walkway and replacing vital equipment.
Arts council officials also noted they would opt to manage the building
differently than it had been done in the past.
“There are primary differences in the way we are approaching things,’ a
council spokesman said. “The theater has always been used as a home base for a
single agency. From the studies we have done, we don’t feel like any one agency
can sustain that building.
“It has now broken the back of several (arts agencies); so now to manage it
right, we have to have a variety of companies, and keep it very busy,” the
spokesman said. (12)
While internal improvements were planned, the spokesman added that no real
changes were planned to make the unique building blend in more with its
“We really believe that this is a special piece of architecture, and we want
to leave it as it is, as much as possible to preserve it. We really see it as
kind of like a puppy that is so ugly, it can be cute. If you can get inside and
enjoy it, we really believe you can get used to its outside,” the spokesman
But getting the building reopened proved to be more daunting than what
supporters had hoped. By the end of 1991, the center remained closed, and it
would take nearly another two years before it would be open and operating again
with the Arts Council of Oklahoma City as its landlord.
That arrangement continued until about four years ago, when the City of
Oklahoma City was asked to step in and operate and maintain the building by the
arts council. Council members agreed to a deal expected to last through early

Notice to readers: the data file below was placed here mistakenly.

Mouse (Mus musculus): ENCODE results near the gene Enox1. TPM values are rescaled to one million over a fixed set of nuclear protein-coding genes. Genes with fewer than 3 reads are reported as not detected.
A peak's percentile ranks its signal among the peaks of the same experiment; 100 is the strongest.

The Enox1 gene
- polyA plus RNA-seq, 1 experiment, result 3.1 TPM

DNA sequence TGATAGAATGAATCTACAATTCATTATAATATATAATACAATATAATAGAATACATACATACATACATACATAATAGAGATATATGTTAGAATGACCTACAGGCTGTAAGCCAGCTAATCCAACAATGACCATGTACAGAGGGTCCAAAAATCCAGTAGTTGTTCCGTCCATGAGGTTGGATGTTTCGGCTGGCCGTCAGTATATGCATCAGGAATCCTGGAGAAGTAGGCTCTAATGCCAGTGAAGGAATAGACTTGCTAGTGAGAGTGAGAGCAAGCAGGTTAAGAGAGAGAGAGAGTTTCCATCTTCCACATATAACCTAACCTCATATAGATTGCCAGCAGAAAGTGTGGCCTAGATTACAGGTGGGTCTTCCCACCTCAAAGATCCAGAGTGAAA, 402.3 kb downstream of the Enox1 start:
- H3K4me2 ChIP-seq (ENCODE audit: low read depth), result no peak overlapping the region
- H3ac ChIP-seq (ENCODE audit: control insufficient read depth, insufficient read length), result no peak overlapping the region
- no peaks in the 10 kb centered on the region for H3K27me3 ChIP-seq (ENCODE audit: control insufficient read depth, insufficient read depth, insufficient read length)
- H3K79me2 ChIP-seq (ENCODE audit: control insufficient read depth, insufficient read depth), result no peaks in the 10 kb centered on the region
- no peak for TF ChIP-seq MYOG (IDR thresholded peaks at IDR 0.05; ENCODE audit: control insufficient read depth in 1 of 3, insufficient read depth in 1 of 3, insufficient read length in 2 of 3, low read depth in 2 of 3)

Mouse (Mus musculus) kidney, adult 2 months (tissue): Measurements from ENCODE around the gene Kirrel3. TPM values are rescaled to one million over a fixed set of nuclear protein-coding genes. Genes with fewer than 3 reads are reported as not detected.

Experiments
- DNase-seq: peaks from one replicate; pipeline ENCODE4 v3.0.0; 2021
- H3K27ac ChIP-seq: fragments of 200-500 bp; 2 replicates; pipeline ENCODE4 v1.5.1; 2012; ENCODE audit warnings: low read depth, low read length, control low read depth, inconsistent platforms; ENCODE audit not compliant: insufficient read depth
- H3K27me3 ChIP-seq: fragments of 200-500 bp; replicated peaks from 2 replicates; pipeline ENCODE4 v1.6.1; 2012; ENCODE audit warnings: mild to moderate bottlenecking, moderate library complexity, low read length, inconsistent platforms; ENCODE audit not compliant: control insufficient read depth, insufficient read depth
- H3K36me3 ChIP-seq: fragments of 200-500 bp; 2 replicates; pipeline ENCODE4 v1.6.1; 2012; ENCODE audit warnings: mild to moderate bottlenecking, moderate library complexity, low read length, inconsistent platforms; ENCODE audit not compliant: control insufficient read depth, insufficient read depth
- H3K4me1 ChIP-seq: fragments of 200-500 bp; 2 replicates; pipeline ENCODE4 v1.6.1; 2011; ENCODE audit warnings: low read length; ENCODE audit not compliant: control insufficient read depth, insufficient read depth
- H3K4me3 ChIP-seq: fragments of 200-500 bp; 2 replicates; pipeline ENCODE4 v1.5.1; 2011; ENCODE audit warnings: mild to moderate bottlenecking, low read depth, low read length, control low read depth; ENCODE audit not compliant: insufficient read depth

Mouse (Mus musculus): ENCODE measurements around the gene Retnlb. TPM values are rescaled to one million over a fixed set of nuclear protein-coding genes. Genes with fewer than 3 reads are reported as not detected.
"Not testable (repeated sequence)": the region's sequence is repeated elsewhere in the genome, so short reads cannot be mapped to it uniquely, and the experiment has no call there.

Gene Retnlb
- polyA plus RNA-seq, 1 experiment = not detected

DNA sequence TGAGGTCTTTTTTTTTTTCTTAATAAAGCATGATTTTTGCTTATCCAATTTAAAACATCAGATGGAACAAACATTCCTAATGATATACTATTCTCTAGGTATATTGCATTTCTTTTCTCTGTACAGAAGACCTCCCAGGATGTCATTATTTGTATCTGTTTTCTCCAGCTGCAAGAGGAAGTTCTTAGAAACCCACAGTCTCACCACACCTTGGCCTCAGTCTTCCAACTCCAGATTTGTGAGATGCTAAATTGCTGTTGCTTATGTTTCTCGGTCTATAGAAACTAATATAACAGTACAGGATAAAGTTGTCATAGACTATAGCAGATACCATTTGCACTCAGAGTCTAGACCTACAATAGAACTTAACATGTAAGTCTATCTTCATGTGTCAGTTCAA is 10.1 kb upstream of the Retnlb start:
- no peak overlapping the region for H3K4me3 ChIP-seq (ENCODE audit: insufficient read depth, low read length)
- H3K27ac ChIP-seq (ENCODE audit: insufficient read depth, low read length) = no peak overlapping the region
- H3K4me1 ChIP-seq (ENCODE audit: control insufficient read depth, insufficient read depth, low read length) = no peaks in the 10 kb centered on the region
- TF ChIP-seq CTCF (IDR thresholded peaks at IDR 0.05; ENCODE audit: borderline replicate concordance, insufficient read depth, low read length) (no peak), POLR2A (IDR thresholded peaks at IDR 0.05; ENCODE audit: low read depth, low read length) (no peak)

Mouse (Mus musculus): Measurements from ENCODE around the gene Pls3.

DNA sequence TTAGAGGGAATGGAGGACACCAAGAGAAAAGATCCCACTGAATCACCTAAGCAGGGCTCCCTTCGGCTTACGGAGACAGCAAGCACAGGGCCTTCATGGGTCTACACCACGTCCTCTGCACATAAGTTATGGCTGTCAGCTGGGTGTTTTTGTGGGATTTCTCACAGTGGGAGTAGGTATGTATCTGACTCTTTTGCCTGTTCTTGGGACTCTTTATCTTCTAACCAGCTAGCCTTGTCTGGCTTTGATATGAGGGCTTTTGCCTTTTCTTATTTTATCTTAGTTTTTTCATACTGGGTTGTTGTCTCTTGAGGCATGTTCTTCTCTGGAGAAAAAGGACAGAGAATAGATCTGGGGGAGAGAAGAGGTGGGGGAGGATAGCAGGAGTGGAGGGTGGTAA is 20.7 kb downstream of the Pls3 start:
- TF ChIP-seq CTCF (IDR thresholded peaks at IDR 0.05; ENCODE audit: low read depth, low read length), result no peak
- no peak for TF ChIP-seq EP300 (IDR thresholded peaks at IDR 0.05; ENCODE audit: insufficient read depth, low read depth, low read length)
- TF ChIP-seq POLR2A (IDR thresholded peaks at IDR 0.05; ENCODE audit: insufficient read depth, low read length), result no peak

Ward 6 Councilwoman Ann Simank said then the city needed to help out to keep
the unique structure from closing once again.
“The last thing our city needs is another empty building,” Simank said. (13)
But will city leaders stay the course, now that the building is closed once
Heavy June rains this year poured more than 5 feet of water into the
building’s subterranean offices, rehearsal spaces and prop and costume shops.
The Arts Council of Oklahoma City, Artworks, Carpenter Square Theatre,
Metropolitan School of Dance, the Oklahoma Community Theatre Association and
Oklahoma Shakespeare in the Park were forced out of the building by damages the
Allied Arts President Deborah McAuliffe Senner told a reporter then the
building could be closed for at least six months.
Here’s hoping the community comes together at least one more time to save
this unique jewel that is part of Oklahoma City’s downtown landscape.
1. “Noted Director and Actress To Guide Inaugural Play,” The Oklahoman, Sept.
2. “Scism Explores Theater Designs,” The Oklahoman, June 8, 1963
3. “Land Ho! Mummers Fog Lifts,” The Oklahoman, June 15, 1967
4. “a brand new challenge, by Phil Frey,” The Oklahoma, October 18, 1970
5. “Scoffers’ Views Change inside Mummers Theater,” The Oklahoman, January 10,
6. “Mummers … In Retrospect,” The Oklahoman, April 9, 1972
7. “Save Mummers Plan Eyed,” The Oklahoman, April 9, 1972
8. “OTC ends year in black,” The Oklahoman, May 12, 1974
9. “Theater Center Benefit Sparks Hope for Future,” The Oklahoman, June 14,
10. “Architect Still Marveling Over City Theater Center,” The Oklahoman,
February 10, 1985
11. “Mummers Theater Board Votes to Drop Four Plays,” The Oklahoman, January
12. “Theater’s Renovation Planned,” The Oklahoman, March 8, 1988
13. “City subsidy will keep Stage Center alive,” The Oklahoman, March 30, 2006